Bottom Line: Yesterday sucked, but it's par for the course with Lester at this point. In 2010 he got in the groove quicker, going 5-0 with a 1.84 ERA in May... and that enabled him to make a run at 20 wins. He could do it again this season, but his next start will be at Fenway against the Yankees, so he'll need to shake this one off quickly.
The 2011 Red Sox season starts today in Texas. To kick off the new season, we're offering FREE shipping on our famous Boston Runs on Dustin t-shirt starting today and running through midnight on Sunday.
Just click the image above and get our most popular tee for just 13 bucks!
ps. Follow Bottom Line Apparel on Facebook for updates on new Red Sox tees!
Opening Day is full of clichés: We’re all in first place; everyone has a chance; blah, blah, blah. The fact is, not everyone has a chance. I can guarantee you right here and now that the World Series will NOT be Royals v. Pirates - this year, next year and even the year after. Right now there is the dominance of Major League Baseball by fewer than a dozen franchises and, if you listen to the pundits, only a couple of teams that really have a shot.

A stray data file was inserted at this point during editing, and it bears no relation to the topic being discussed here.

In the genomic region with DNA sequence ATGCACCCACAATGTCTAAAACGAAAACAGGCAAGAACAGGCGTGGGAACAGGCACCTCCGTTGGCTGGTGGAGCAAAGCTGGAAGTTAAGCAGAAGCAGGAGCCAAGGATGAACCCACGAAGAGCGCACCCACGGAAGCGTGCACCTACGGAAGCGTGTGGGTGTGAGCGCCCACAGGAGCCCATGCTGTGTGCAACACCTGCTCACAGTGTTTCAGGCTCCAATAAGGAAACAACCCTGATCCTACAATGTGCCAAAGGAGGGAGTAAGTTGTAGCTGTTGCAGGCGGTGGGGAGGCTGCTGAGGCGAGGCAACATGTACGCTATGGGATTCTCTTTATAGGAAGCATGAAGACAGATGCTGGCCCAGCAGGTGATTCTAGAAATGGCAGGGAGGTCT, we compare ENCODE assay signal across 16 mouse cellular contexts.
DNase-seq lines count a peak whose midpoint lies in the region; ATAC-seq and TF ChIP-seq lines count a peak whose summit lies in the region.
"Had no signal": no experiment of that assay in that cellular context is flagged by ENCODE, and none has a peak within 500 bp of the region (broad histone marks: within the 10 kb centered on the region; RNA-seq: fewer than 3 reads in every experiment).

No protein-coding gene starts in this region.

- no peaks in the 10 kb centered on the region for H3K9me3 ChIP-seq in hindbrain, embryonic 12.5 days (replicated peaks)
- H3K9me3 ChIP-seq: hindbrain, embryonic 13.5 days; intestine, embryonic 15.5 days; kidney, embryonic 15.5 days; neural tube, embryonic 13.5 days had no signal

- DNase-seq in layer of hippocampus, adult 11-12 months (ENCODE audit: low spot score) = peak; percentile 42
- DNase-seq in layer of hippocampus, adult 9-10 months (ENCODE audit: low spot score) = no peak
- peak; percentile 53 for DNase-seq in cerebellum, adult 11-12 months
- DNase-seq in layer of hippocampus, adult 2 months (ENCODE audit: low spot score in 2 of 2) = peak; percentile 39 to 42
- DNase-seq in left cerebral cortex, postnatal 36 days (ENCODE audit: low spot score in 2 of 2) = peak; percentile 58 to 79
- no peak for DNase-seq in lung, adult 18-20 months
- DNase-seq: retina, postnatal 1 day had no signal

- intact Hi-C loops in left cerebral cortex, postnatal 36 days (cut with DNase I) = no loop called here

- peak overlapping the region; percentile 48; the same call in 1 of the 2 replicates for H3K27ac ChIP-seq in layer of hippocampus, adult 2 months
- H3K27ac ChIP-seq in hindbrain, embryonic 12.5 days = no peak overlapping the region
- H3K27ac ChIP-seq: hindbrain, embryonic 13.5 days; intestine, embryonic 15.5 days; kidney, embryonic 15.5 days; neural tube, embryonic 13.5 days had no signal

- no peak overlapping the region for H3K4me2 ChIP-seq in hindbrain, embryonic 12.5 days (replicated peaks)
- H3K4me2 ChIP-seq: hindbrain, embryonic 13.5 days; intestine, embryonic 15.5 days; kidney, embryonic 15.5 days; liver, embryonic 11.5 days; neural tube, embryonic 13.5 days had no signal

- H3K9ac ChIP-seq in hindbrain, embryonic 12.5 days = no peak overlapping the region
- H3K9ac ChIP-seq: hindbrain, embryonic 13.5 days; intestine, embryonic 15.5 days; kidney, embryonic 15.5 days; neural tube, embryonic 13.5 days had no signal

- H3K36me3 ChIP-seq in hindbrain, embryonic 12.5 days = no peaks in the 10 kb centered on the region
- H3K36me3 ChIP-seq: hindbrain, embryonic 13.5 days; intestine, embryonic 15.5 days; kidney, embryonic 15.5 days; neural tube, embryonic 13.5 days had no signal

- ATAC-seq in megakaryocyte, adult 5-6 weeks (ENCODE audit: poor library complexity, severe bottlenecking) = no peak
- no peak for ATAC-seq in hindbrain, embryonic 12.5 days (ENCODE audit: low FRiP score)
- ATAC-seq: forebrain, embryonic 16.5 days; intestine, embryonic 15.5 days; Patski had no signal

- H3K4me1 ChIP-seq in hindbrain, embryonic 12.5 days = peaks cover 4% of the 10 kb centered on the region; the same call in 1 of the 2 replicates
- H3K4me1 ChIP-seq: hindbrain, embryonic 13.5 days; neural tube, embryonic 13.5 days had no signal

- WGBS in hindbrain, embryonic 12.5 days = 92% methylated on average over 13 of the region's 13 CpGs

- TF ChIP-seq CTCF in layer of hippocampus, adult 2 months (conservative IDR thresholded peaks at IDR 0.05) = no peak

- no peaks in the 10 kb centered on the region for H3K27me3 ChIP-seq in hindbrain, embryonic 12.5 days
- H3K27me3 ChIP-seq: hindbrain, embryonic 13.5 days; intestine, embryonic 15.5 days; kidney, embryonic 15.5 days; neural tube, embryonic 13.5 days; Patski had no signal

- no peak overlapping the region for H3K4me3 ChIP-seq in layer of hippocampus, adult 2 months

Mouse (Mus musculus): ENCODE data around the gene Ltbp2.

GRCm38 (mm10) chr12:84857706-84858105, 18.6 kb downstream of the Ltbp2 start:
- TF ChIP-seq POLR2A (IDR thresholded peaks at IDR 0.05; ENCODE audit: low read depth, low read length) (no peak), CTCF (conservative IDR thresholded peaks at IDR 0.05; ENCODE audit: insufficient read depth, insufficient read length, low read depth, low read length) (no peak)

I’ve spent the better part of a week listening to analysts’ predictions that the Red Sox are going to take it all this season with the fabulous new lineup and strong pitching staff. Of course as the chorus of Sox touters gets louder the contrarians come out of the woodwork.
“Beckett has had a terrible spring.”
“Lackey is still not showing signs of the Lackey they thought they acquired.”
“Papelbon is still struggling and do they really want to rely on Bard or Jenks.”
“They are always afraid of Matsuzaka.”
“Salti-what’s-his-name isn’t ready to catch a staff like this.”
There was going to be a backlash. There are two favorite pastimes in the United States: playing up the underdog and then tearing them down when they are no longer the loveable losers. It’s difficult to go from pre-season favorite to World Series champion so if you’re a little contrarian you have a better chance of being right by tearing the favorite down rather than picking someone to win. Voila! You’re now an expert.